Designers from major department stores including Liberty of London dictated color palettes and rug patterns. Specially dyed wools and oversized looms were provided to weavers to produce these custom-made carpets.
Antique Ziegler Sultanabad carpets feature both all-over floral motifs and central medallion patterns in soft colors and a higher pile. Designs are symmetrical and balanced, creating a feeling of spaciousness in the field with proportionally pleasing borders.
Zieglers were produced until the 1920s, when the world-wide economic depression affected consumer markets. In order to rescue the depressed market and continue employment for weavers, the Iran Carpet Company stepped in to oversee production in the area.
History of Sultanabad Rugs and Carpets from Persia
Among the various types of late nineteenth-century Persian room-size rugs that grew out of the grand tradition of classical era Safavid carpets, Sultanabads tend to stand apart for a number of reasons. Safavid Persian carpets were often monumental in size, but their designs tended to be finely detailed with countless curves, and the component motifs were relatively small in comparison to the size of the field.
When one looks at nineteenth century Persian carpets that exemplify the continuation of this tradition such as Kashans, Tabrizes, or Kermans, they display a striking fidelity to this sense of finesse and small-scaled ornamental detail, no matter how large they may be.
Sultanabads too derive from the same classical Persian repertory of arabesque floral designs. But in contrast to these other types, Sultanabads are distinguished by a monumental scale and grandeur, not only in their actual size, but especially in terms of the decorative elements themselves. The various palmettes and stylized leaves or flowers and the main lines of the design are very much in keeping with the size of the field.
And this is true not only in example with large central medallion designs, but even in examples with allover repeat patterns, where the basic element that is repeated is relatively large in proportion to the field, with less actual repetitions. The result is that the designs on Sultanabads always seem to be writ large, so to speak. They have an imposing, almost palatial quality, whether they are twelve feet long or twenty.
The reasons for this are not entirely clear, but they may have to do with the origins of their production. Sultanabads are essentially a particular type or grade of Mahal. Indeed the term Sultanabad is essentially used to distinguish the oldest and highest quality Mahal carpets, which were produced in the Arak region in the late nineteenth century. Sultanabads are also known as Zieglers<, named for an Austrian firm that supervised their production locally in Iran for export to the West.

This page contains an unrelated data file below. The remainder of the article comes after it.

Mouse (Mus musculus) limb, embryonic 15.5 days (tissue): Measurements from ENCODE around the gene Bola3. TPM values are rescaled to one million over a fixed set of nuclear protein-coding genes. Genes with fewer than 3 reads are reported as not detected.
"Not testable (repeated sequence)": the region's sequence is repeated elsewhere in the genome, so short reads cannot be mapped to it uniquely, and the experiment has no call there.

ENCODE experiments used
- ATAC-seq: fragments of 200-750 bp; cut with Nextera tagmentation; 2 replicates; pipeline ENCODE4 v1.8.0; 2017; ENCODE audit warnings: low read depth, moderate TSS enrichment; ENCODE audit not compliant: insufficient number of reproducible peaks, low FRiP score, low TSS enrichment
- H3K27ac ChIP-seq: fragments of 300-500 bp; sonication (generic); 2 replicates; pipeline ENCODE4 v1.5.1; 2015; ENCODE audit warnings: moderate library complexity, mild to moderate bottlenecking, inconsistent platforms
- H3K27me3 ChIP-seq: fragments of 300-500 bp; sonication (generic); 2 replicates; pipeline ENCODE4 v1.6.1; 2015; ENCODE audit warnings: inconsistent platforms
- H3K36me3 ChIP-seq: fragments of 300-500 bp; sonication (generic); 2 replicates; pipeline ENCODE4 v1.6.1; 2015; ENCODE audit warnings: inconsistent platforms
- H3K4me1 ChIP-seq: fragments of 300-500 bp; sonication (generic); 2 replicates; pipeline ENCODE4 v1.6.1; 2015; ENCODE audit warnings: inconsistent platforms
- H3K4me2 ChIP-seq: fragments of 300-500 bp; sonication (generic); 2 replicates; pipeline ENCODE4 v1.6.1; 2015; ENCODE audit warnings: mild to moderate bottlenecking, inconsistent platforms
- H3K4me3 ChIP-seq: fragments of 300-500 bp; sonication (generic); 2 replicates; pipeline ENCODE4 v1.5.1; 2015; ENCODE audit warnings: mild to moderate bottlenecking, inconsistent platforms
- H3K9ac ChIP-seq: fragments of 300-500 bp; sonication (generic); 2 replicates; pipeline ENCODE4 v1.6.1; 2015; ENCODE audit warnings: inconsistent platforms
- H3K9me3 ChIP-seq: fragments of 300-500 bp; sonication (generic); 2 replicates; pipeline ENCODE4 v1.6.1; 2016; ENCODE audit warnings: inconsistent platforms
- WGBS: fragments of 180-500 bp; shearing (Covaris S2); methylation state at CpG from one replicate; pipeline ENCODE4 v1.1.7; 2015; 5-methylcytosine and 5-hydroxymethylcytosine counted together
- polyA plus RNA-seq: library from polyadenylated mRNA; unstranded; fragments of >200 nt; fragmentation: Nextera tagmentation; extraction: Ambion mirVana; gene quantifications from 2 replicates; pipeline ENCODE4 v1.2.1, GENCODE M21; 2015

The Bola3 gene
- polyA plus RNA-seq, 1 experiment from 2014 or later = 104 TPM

Sultanabad rugs were made in the same area at the same time as the earliest Farahans and Sarouks, but they are very different. Ultimately, they share a common classical Persian repertory of floral motives, whether they utilize medallion patterns or overall designs of vinescrolls and palmettes. But the early Farahans and Sarouks have a smaller scale to their designs, like Kirmans, and Kashans, rather than the grand scale of Mahals or Sultanabads.
Some rug experts are of the opinion that the term Mahal actually had no regional sense or meaning, but that instead it was coined to distinguish Arak carpets with a bolder, coarser weave and, concomitantly, a bolder, larger design scale. But this still begs the question as to why they were made this way, as opposed to the Farahans and Sarouks from the Arak region.
Certainly, the coarser or larger weave is not simply an economic shortcut. The Ziegler firm would never have supervised the production of pieces for the European market that were considered to be inferior. And ultimately larger weave is appropriate to large scale design.
It is perhaps possible that the grand scale was meant to attract European or Western clients who were specifically interested in acquiring carpets with an impressive, palatial look. But the weaving technique must also have to do with the background and tradition of the weavers themselves, and here a comparison to some other Persian rug types may be instructive.
The only other room sized rugs with such grand scale produced in late nineteenth century Iran were Heriz or Serapi and Bakshaish carpets. In fact the drawing of Sultanabads resembles that of Herizes and Bakshaishes somewhat in its graphic and monumental character, although it is always much more curve-linear and classical. The origins of these latter two types are unclear, but it seems that their production began as an attempt of village weavers working in a Northwest Persian or Caucasian tradition to produce large scale carpets with classically derived designs for the western market.
This explains why Herizes and Bakshaishes have such tribal quality or taste for large-scale geometric stylization. It could just be that weavers of this kind were also employed in Arak to produce the first Mahals or Sultanabads.In the case of Heriz and Bakshaish carpets though, the angular and graphic sensibilities of the village weavers still dominated the ultimate effect of the rug, whereas the Sultanabads, managed to retain more of suave urban sophistication of the classical Oriental carpets. In this regard we may be looking at the controlling influence of the organizers of the Sultanabad production, possibly even the Ziegler firm itself.